Naming Sutras

I have just approved a comment that has been sitting in the queue for a long time.  The person was looking for an “official term” for an algorithm.  Assuming the commenter was referring to the “best” technique for factoring trinomials, I propose “The Immediate Factoring Method” for factoring trinomials.

I delayed because the question evoked a larger issue.  There are common patterns used in arithmetic and algebra.  If it is important to be good at mental and/or paper-and-pencil calculations, then organizing by common patterns is a good idea.  This has been done in the book Vedic Mathematics by  Bharati Krishna Tirthaji.  The book apparently is not based on ancient knowledge (read the wikipedia article ).  It is however an attempt to organize the various algorithms categorized into sixteen sutras – short statements of pattern or principle.  I found that the book takes quite a bit of work to extract and understand its methods.  I also own Vertically and Cross-Wise by A.P. Nicholas, K.R. Williams and J. Pickles.  The authors interpret and explain the sutra: vertically and cross-wise. The book is easy to read and understand.  I have read it several times and now use some of its methods preferentially.

I have  addressed the commenter’s query but am left this question:  Is it worthwhile to master all of the sutras, that is, all of the algorithms for arithmetic and algebra?  I don’t know.  Certainly standardized tests and current standardized curricula assume mastery.  Yet I don’t think there is a necessary link between mastery and understanding.  We have calculators, actually internet sites, that will do the algebra for us now.  From now on important problems, those that have real-world consequences, will be done or at least checked by such computer algebra systems.  Should we be asking  more questions that test understanding and application and require less calculation?  It is easier in a calculus class for example to make tests and homework that overweight algebra.  I have done it myself.  I intend to give this more thought before the term starts.  What kind of questions should I be asking in a precalculus course?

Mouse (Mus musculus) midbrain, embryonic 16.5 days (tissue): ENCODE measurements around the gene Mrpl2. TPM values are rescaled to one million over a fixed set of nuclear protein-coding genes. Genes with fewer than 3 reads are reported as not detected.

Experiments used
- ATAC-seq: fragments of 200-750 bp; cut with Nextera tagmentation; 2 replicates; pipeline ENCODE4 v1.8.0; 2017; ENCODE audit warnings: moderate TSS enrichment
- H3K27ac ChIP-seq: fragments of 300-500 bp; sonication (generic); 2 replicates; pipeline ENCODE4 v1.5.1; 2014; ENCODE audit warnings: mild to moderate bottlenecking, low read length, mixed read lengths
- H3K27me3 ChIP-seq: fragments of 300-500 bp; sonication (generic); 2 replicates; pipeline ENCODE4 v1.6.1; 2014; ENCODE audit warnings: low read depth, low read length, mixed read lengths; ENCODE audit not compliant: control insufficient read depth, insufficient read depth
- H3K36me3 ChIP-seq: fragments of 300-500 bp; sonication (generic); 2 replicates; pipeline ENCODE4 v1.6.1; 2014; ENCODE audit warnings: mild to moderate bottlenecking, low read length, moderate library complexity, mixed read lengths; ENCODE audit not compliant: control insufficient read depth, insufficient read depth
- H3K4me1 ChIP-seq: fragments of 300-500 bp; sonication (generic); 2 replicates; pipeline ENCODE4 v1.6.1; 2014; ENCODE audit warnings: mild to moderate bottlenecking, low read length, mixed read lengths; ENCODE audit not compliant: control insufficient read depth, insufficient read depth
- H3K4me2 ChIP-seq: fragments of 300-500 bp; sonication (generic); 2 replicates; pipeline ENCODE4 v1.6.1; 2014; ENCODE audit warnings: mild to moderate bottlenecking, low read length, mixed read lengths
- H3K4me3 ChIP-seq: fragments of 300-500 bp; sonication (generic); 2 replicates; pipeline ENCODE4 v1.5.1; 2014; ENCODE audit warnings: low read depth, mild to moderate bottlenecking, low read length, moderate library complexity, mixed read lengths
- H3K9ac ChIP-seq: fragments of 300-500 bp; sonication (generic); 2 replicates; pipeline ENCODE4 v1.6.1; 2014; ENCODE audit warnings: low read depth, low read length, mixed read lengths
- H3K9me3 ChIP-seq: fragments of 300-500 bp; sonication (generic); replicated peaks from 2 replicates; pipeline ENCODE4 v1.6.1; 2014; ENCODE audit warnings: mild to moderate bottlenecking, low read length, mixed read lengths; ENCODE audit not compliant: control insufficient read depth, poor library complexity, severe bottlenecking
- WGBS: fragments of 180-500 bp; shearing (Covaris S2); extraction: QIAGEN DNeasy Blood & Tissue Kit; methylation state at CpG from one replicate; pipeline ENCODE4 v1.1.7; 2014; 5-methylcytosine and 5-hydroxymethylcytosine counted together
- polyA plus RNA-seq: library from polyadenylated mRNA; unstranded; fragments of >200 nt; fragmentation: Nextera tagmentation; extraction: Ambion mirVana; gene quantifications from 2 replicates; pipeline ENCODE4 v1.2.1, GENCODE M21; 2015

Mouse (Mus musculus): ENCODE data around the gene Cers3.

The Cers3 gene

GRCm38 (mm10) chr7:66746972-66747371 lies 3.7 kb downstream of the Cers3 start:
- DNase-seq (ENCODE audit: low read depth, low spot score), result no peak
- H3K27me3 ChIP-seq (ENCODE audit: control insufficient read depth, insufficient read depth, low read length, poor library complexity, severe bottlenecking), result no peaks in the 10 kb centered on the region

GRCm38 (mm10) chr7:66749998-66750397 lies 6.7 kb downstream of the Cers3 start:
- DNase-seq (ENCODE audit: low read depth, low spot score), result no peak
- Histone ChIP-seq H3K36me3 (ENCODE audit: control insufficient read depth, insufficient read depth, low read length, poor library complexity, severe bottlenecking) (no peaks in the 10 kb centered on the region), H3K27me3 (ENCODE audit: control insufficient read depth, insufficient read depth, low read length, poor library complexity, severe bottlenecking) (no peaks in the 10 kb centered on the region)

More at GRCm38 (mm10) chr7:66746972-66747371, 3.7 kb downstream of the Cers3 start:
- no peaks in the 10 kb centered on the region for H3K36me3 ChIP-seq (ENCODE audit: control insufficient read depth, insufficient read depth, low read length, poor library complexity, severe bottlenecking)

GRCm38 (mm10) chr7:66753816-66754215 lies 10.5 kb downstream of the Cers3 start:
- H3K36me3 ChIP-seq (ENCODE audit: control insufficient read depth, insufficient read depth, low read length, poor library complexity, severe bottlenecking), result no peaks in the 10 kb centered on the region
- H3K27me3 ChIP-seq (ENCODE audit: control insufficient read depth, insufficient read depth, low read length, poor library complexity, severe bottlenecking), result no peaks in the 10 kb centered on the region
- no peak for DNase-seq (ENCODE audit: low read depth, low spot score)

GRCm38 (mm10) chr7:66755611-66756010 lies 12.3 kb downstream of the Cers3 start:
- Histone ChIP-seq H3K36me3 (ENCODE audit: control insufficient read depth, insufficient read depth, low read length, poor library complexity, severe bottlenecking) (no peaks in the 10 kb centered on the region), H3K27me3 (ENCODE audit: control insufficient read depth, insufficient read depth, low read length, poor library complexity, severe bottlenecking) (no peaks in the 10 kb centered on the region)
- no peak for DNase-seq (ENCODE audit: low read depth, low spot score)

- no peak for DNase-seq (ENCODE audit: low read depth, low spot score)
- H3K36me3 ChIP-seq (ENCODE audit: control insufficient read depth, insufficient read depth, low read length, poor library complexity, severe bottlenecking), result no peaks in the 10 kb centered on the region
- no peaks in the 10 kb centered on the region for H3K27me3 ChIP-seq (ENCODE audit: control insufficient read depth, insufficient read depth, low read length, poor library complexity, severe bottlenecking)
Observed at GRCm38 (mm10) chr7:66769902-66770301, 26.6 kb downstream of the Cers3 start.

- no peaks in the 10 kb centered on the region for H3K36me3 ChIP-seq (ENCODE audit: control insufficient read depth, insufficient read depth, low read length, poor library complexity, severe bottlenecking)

About jrh794

I am a sixty-five year old math instructor at Southern Oregon University. I taught at the College of the Siskiyous in Weed California for twenty-six years. Prior to that I worked as a computer programmer, carpenter and in various other jobs. I graduated from Rice University in 1967 and have a MS in Operations Research from Stanford. In the past I have hand-built a stone house and taken long solo bicycle tours. Now I ride my mountain bike and play golf for recreation.
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